• Peter: “You think they can’t make a couple of calls disappear? I can do that. People have been doing that since the seventies.” Really?

• The thing with the adrenal glands and the map.

• The glimmer-trace can be used to find other objects from Over There. Surely, there’s a point to that mini-plot?

• This episode was scored, in part, by Mike McCready of Pearl Jam, one of my favorite guitarists.

Four out of four Delicious, Strawberry-flavored Toaster Pastries of Death.

Josie Kafka is a full-time cat servant and part-time rogue demon hunter. (What's a rogue demon?)


  1. Thought Martha Plimpton's character was fantastic in this episode.
    Great dialogue and believable actions/reactions to what was going on. Excellent acting too.
    Shame we'll probably never see Sheriff Mathis again.

  2. Hey Ive just been catching up on Fringe and have been loving reading all the reviews after each episode.

    I never saw this as an X files episode but more an homage to Twin Peaks. Similar tone, murders, and pie.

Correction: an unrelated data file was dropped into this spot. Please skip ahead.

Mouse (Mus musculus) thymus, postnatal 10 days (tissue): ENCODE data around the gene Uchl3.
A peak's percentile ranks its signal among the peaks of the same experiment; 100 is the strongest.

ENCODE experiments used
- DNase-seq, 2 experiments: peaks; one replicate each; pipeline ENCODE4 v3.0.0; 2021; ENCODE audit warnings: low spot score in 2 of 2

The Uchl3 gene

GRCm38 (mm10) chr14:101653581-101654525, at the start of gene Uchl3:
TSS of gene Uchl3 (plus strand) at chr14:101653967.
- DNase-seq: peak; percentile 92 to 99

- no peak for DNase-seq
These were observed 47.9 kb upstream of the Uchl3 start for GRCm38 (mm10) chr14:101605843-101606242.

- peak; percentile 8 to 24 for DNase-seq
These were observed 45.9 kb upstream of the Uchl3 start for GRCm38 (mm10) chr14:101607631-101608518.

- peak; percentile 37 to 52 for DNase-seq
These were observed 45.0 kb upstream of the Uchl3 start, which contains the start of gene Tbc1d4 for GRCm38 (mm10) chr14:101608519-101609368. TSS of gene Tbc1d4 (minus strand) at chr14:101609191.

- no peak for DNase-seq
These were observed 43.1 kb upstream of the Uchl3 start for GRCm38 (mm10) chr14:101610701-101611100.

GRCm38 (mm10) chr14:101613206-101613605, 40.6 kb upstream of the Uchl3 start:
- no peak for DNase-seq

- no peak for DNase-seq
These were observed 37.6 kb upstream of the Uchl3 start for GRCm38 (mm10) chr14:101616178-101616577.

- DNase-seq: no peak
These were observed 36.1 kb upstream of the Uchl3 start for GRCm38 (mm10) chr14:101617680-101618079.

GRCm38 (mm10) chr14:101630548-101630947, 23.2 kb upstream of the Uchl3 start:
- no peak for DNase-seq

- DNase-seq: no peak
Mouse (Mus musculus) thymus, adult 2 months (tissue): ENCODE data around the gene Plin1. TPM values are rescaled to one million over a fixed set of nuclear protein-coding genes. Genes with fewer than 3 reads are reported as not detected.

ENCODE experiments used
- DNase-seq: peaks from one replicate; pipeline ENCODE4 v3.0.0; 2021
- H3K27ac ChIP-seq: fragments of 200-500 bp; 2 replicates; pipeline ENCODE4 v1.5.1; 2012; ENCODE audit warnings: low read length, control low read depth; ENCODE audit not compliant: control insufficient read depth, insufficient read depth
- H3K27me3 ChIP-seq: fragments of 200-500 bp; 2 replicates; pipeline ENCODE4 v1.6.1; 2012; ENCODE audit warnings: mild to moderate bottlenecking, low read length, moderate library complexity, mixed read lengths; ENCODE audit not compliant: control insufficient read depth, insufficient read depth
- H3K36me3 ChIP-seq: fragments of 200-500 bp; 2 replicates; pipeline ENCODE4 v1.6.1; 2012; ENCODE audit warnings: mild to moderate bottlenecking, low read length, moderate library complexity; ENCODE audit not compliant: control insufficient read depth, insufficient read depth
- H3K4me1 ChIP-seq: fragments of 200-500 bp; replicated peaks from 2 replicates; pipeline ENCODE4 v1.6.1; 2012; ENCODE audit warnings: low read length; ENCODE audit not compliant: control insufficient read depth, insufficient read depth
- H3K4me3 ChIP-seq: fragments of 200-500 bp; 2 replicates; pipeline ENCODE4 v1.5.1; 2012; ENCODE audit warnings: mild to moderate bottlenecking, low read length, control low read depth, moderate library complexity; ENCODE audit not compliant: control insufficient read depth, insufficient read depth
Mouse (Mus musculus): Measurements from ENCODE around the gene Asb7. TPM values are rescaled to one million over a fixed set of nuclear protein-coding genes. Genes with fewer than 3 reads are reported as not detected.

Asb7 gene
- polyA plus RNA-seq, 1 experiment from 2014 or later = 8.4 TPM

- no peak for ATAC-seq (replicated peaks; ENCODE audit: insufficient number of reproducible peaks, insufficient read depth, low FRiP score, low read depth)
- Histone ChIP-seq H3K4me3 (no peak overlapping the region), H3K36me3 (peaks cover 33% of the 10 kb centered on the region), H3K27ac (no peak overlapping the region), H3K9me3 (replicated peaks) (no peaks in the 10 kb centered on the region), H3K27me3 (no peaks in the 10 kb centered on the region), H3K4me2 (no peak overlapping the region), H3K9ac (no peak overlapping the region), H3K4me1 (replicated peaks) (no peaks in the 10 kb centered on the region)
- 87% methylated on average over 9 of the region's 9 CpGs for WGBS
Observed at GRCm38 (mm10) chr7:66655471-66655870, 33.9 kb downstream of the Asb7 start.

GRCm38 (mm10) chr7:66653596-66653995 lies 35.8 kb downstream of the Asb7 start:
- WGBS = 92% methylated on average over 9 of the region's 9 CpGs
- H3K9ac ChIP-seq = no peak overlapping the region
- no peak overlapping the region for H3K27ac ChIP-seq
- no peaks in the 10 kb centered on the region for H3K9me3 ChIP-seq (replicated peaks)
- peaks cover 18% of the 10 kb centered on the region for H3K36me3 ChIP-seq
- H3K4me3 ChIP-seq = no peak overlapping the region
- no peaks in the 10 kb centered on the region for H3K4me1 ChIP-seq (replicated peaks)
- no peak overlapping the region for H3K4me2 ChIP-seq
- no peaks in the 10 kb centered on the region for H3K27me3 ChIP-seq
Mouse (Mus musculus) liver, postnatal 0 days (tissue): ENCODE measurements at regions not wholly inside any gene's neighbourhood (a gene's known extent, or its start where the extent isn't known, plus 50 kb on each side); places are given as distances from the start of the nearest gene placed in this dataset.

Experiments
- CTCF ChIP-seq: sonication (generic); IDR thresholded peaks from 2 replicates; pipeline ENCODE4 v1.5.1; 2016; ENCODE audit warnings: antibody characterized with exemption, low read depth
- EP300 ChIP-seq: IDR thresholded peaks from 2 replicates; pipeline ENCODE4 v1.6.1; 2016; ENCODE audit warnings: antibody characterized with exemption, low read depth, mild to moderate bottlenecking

This episode just happened to take place in the same area as Twin Peaks and im sure its no coincidence that the original name for the show before it became Peaks was Northwest Passage

  3. Starscream, you're in for some awesome episodes soon. Unplug the phone, skip work, big bucket of cheeze puffs awesome.

  4. I kept thinking it was an X-Files episode, too. Again, really good. It's like the show finally dialed it up to eleven and now they're keeping it there.

  5. I liked how elements of this story ended up not being related to the mytharc at all, and yet we were still left wondering exactly how much was "all in Peter's head." Surprisingly strong stand-alone. Of course, it is hard to go wrong when you cast Martha Plimpton in a guest-starring role.


We love comments! We moderate because of spam and trolls, but don't let that stop you! It’s never too late to comment on an old show, but please don’t spoil future episodes for newbies.